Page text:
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Just The Sports: An Unheralded Quarterback

Just The Sports

Thursday, November 23, 2006

An Unheralded Quarterback

When Lavell Edwards retired from head coaching duties at Brigham Young University in 2000 as sixth in all-time victories, BYU must have also ended their football program as well. At least, that is the only possible explanation for why Quarterback U.'s latest star quarterback, senior John Beck, is not getting nearly the national recognition he deserves. This is a slight I take personally because Beck's exploits have largely gone unnoticed since all of the quarterback spotlight has been taken up by the media's obsession with Brady Quinn and Troy Smith. Admittedly, this blog has been obsessed with those two as well, but still realizes there are other quarterbacks who play college football and play it well.

The first step in providing John Beck with the notoriety he deserves was made when I compared his junior and senior seasons to other notable senior college quarterbacks: Drew Stanton of Michigan State, Brady Quinn of Notre Dame, Drew Tate of Iowa, Troy Smith of Ohio State, and Chris Leak of Florida. I chose the junior and senior seasons because I believe those two seasons are the most important in deciding which quarterback will make the best NFL player. To keep this post from being needlessly tedious, I will not provide all the numbers for the quarterbacks, but I will say that John Beck compares favorably to all of these, his more heralded brethren.

Beck has thrown more completions per game, attempts per game, and passing yards per game than all of the listed quarterbacks except for Brady Quinn. He has a significantly better completion percentage over the last two years than Drew Stanton (67.1% to 64.0%, Drew Tate (67.1% to 60.8%, Chris Leak (67.1% to 63.4%), and Troy Smith (67.1% to 63.4%). Of Beck's five quarterback colleagues, there is no one who is significantly better than him in any passing category. There are better runners in the group than he, but not one better passer. The college quarterback his numbers are most like is Brady Quinn of Notre Dame since neither has a significant advantage or disadvantage in any of the statistical categories I looked at. If Brady Quinn is a top NFL prospect, then I must submit that John Beck should also be considered as a top prospect.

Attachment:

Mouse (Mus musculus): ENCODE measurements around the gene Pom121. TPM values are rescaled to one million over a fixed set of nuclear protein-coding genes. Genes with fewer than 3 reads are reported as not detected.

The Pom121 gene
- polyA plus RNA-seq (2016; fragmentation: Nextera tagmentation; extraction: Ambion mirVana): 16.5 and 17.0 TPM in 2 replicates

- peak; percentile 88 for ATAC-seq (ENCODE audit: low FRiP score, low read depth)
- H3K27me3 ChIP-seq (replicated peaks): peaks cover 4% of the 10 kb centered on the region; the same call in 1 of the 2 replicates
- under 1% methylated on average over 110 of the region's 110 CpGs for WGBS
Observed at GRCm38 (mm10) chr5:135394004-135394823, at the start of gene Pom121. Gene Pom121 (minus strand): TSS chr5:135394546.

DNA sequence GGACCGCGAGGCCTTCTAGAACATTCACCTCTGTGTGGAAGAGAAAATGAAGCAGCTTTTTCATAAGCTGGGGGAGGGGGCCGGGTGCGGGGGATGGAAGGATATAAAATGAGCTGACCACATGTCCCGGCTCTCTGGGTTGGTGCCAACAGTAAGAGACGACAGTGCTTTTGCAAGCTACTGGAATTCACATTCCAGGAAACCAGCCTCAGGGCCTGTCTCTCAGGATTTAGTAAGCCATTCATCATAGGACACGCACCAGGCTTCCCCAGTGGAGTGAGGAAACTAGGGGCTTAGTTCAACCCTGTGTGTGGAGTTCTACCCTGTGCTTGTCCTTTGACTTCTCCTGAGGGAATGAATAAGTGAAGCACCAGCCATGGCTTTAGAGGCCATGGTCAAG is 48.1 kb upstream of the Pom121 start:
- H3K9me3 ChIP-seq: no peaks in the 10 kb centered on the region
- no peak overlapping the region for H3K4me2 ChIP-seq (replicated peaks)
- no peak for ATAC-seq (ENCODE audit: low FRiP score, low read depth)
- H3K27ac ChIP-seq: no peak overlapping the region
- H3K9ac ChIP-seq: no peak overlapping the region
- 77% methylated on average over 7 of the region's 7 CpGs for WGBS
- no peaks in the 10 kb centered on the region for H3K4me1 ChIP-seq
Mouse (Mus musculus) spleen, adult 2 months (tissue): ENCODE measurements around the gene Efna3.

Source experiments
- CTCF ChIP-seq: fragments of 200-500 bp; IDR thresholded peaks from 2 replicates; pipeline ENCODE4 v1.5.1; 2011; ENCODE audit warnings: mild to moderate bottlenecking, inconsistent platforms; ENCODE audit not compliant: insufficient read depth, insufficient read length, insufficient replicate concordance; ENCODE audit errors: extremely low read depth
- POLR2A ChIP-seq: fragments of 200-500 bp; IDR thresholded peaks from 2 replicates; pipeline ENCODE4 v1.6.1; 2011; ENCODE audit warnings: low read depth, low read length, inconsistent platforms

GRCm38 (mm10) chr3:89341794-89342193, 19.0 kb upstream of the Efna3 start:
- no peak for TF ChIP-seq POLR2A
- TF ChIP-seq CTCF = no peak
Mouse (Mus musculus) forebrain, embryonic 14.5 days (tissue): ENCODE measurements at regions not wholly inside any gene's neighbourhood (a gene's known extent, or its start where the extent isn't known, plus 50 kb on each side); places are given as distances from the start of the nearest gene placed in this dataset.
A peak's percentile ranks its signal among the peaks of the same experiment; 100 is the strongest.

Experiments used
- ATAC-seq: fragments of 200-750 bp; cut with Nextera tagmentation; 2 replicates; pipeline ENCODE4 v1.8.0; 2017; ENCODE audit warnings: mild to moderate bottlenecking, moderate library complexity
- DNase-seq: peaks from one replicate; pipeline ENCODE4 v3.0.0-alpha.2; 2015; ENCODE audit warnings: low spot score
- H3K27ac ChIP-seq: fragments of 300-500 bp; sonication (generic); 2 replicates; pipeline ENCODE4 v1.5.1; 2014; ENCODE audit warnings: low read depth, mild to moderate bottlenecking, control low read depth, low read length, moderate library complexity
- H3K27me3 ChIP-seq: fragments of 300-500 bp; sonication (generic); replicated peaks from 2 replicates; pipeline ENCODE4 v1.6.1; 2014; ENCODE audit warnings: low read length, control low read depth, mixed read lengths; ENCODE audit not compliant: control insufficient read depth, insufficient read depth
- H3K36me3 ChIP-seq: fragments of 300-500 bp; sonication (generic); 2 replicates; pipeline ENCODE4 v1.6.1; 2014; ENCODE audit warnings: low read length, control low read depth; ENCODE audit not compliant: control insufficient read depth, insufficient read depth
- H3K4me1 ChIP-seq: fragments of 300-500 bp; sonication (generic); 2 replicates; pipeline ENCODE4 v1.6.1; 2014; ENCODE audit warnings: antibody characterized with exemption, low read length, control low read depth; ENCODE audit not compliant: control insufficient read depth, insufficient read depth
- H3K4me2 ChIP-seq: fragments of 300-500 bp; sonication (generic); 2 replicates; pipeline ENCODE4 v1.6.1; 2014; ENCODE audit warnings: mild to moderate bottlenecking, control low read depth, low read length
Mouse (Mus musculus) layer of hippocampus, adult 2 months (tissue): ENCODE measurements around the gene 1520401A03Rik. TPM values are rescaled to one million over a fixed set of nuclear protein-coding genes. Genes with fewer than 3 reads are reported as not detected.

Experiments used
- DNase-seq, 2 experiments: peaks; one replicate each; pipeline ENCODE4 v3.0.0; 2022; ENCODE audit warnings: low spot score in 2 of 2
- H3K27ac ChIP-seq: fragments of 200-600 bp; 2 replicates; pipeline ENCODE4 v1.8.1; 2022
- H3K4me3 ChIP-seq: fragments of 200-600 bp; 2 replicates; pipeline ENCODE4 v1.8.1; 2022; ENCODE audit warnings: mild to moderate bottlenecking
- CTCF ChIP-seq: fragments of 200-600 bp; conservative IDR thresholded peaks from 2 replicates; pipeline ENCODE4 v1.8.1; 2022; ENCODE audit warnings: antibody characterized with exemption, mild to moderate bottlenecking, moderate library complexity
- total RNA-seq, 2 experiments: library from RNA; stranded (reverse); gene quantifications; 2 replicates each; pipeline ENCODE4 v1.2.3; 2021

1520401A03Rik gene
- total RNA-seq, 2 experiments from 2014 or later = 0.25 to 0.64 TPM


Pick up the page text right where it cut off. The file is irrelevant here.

The second step in giving John Beck his due was to compare him to a present-day starting quarterback. I decided on Drew Brees because the two possessed similar characteristics while matriculating in college. Both came from predominantly passing offenses where the ball is kept in the air throughout the game and neither quarterback would ever be considered a giant physically among his peers, although Beck is a couple inches taller. This time, though, I compared the entirety of their college careers to each other. As it turned out, the only advantage Brees had over Beck was in the number of passes he threw per game (43.8 attempts per game to 37.0 attempts per game). Other than that, there is no true separation between the two quarterbacks. Of course, this does not necessarily indicate Beck will be a good NFL quarterback, but a lot must be said for an accurate quarterback who is used to throwing a lot of passes in college.



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